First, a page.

Preface vii About the authors ix How to use this book x Acknowledgements xii CHAPTER 1 Contemporary issues in accounting 1 Accounting theory 5 Why theory is needed 6 Types of theories 8 Evaluating and testing theories 11 Understanding the role of research 12 Research areas in accounting 14 Overview of chapters in this text 15 Summary 19 Review questions 20 Additional readings 20 End notes 21 CHAPTER 2 The Conceptual Framework for Financial Reporting 23 The role of a conceptual framework 25 History and evolution of the Conceptual Framework 27 The structure and components of the Conceptual Framework 28 Purpose, objective and underlying assumption of the Conceptual Framework 31 Qualitative characteristics of useful financial information 35 The elements of fi nancial statements 38 The benefits of a conceptual framework 41 Problems with and criticisms of the Conceptual Framework 44 Summary 48 Review questions 49 Application questions 50 Additional readings and websites 58 End notes 59 CHAPTER 3 Standard setting 61 Institutional framework 63 Accounting standards 65 Rules-based versus principles-based standards 66 Theories of regulation 69 Theory and accounting regulation research 74 The political nature of setting accounting standards 74 Harmonisation 78 Summary 80 Review questions 81 Application questions 82 Additional readings 85 End notes 86 CHAPTER 4 Measurement 89 Measurement in accounting 91 Measurement approaches and the accounting standards 93 Measurement and the quality of accounting information 104 Fair value 109 Stakeholders and the political nature of accounting measurement 111 Why measurement is a controversial accounting issue 116 Current measurement challenges 117 Summary 122 Review questions 123 Application questions 124 Additional readings 129 End notes 129 CHAPTER 5 Theories in accounting 131 What value does theory offer? 133 Types of theories 134 Positive accounting theory 134 Institutional theory 141 Legitimacy theory 142 Stakeholder theory 145 Contingency theory 147 Using theories to understand accounting decisions 147 Summary 150 Review questions 152 Application questions 153 Additional readings 155 End notes 155 CHAPTER 6 Products of the nancial reporting process 159 Identifi cation of the reporting entity 161 When information is reported 162 Manipulation of reported earnings 163 Exclusion of activities from the fi nancial reporting process 166 Voluntary disclosures 168 Why entities voluntarily disclose 174 Summary 177 Review questions 178 Application questions 179 Additional readings 182 End notes 183 CHAPTER 7 Corporate governance 185 The interest in corporate governance 187 What is corporate governance? 188 The need for corporate governance systems 189 Corporate governance guidelines and practices 191 Approaches to corporate governance 196 Developments and issues in corporate governance 198 Role of accounting and fi nancial reporting in corporate governance 202 The role of ethics 206 International perspectives and developments 209 Summary 211 Review questions 212 Application questions 213 Additional readings 219 End notes 220 CHAPTER 8 Capital market research and accounting 223 Capital market research and accounting 225 Research methods: event studies and value relevance 229 What the information perspective studies tell us 229 Do auditors or intermediaries add value to accounting information? 232 Value relevance 233 What value relevance studies tell us 235 The effi ciency of capital markets 237 Behavioural finance 239 Summary 244 Review questions 245 Application questions 246 Additional readings 251 End notes 251 CHAPTER 9 Earnings management 255 The importance of earnings 257 What is earnings management? 257 Methods of earnings management 258 Why do entities manage earnings? 261 Consequences of earnings management 266 Corporate governance and earnings management 266 Summary 268 Review questions 270 Application questions 270 Additional readings 272 End notes 272 CHAPTER 10 Fair value accounting 275 The role of fair value in accounting 277 The traditional defi nition 278 AASB 13/IFRS 13 Fair Value Measurement 279 Fair values are specifi c, what factors should be considered? 284 Fair value techniques 289 Disclosures 296 Specific issues 303 Summary 305 Review questions 306 Application questions 307 Additional readings 310 End notes 311 CHAPTER 11 Sustainability and environmental accounting 313 What is sustainability? 315 Sustainability reporting 317 Guidelines for sustainability reporting 320 Stakeholder infl uences 325 Environmental management systems 328 Climate change and accounting 329 Summary 333 Review questions 334 Application questions 335 Additional readings 337 End notes 338 CHAPTER 12 International accounting 341 Defi nition of international accounting 343 Diversity of international accounting practice 344 Environmental infl uences on accounting 344 International adoption of IFRSs 348 FASB and IASB convergence 354 Multinational organisations 355 Summary 357 Review questions 358 Application questions 358 Additional readings 360 End notes 361 CHAPTER 13 Corporate failure 363 What is corporate failure? 365 Causes of corporate failure 366 Costs of failure 367 Predicting corporate failure 367 Indicators of corporate failure 368 Corporate governance issues 369 Regulation and political responses to corporate failure 370 The anatomy of a corporate failure 371 A case study: the global fi nancial crisis 373 Summary 376 Review questions 378 Application questions 379 Additional rea dings 380 End notes 381 CHAPTER 14 Special reporting issues 383 Background 385 What expenditures should be capitalised? 386 Do intangibles pass the defi nition and recognition tests? 388 Implications of non-recognition of intangibles 392 Do heritage assets pass the defi nition and recognition tests? 394 Implications of recognition of heritage assets 399 Summary 401 Review questions 403 Application questions 403 Additional readings 409 End notes 409 List of key terms 412 Index 418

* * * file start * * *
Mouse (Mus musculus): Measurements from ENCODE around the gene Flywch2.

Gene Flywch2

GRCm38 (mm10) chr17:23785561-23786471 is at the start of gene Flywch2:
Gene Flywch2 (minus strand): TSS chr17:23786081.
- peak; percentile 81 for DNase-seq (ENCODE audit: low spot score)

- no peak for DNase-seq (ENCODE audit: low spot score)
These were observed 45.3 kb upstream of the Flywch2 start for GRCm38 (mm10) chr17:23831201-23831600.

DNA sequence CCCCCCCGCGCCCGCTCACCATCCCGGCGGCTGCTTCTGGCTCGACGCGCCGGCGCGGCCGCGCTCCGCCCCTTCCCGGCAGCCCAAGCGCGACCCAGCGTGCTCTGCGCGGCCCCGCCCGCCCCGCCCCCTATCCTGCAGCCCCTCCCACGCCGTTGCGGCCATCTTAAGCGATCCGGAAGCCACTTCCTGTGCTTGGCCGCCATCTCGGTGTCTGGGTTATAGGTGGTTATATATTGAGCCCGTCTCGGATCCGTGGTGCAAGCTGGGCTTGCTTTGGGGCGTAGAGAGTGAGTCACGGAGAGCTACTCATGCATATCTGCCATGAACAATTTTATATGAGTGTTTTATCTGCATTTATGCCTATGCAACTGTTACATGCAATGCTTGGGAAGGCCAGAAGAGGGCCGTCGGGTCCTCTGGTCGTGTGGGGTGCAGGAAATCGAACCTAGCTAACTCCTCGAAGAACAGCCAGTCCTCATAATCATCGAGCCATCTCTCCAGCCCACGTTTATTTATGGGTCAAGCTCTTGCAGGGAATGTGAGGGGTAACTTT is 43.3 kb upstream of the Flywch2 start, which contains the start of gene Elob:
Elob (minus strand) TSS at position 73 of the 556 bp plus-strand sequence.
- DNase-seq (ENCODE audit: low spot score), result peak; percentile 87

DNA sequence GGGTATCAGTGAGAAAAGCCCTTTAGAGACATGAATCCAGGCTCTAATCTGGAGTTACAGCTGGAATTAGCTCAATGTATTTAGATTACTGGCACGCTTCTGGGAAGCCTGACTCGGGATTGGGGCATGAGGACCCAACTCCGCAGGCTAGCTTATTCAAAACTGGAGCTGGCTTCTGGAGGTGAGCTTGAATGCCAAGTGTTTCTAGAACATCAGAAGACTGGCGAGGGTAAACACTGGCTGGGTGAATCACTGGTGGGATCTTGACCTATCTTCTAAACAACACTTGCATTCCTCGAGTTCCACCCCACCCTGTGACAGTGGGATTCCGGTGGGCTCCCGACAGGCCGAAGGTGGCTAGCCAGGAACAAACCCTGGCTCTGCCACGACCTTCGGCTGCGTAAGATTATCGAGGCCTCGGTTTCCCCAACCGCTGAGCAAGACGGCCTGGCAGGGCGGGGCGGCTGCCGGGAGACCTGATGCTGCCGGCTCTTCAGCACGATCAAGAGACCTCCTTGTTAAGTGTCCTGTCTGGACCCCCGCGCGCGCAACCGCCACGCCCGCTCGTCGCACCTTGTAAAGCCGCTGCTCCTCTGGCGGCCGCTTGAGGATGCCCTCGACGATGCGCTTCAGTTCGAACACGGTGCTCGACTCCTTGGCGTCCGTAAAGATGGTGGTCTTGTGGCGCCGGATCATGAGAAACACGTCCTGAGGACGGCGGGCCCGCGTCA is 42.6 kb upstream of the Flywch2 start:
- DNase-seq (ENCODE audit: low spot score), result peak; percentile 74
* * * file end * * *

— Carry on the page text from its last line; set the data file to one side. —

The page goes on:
About the Author

Michaela Rankin, PhD (RMIT), MEc (UNE), GradCertHE (Monash),BBus(Hons) (USQ), CPA, is a senior lecturer in the Department ofAccounting and Finance at Monash University, Melbourne. Prior tojoining Monash, Michaela held positions at both RMIT University andthe University of Southern Queensland, where she was awarded theInstitute of Chartered Accountants in Australia Award for TeachingExcellence in 1998. She teaches fi nancial accounting andaccounting theory at both undergraduate and postgraduate levels.Michaela has a broad range of research interests includingfinancial reporting and governance, executive compensation, theregulation and practice of sustainability reporting, carbonemissions disclosure, and accounting education. She has publishedwidely in international journals including Accounting, Auditing & Accountability Journal, British AccountingReview, Accounting & Finance, Higher Education Researchand Development and Australian Accounting Review. Patricia Stanton, PhD (Newcastle), BComm(Hons 1)(Newcastle), BA (Sydney) and DipEd (Sydney), is a senior lecturerin financial accounting at the University of Newcastle. She haspublished widely in international journals such as Accounting,Auditing & Accountability Journal, AustralianAccounting Review, Corporate Communications: AnInternational Journal and Accounting History. Two of herpapers have won international best paper awards. Her currentresearch interests are focused on the value of current reportingpractices, and the implications of corporate failure for theaccounting profession. Susan McGowan, BAcc (SAIT), MCom (UniSA), andGradCertEd(HigherEd) (QUT), is currently a senior lecturer in theSchool of Commerce at the University of South Australia. Herresearch interests focus on accounting education and internationalaccounting. Kimberly Ferlauto, BComAcctg (UWS), MComAcctg (UWS), CPA,is an associate lecturer in accounting at the University of WesternSydney. She has been teaching accounting theory for many years atboth an undergraduate and postgraduate level. Her focus whenteaching theory is on understanding why we do what we do asaccountants and application of accounting theory to current realworld events. Other teaching interests include entrepreneurship andsmall business, accounting information systems and financialplanning. Kimberly s main research interests includeaccounting measurement and social and environmental accounting. Matthew Tilling, BCom (Flinders), is a senior lecturer inAccounting at the University of Notre Dame, Australia. He hastaught a range of accounting topics to both undergraduates andpostgraduates in over a decade of university teaching, with aprimary focus on issues affecting large corporations. This academicfocus has been complemented with the provision of extensiveconsulting and training services to a range of professional andcorporate entities on a wide range of current accounting problems.He has also been involved with syllabus and exam design for highschool accounting in Western Australia. Matthew has publishedarticles on accounting education and social and environmentalaccounting in a range of international journals.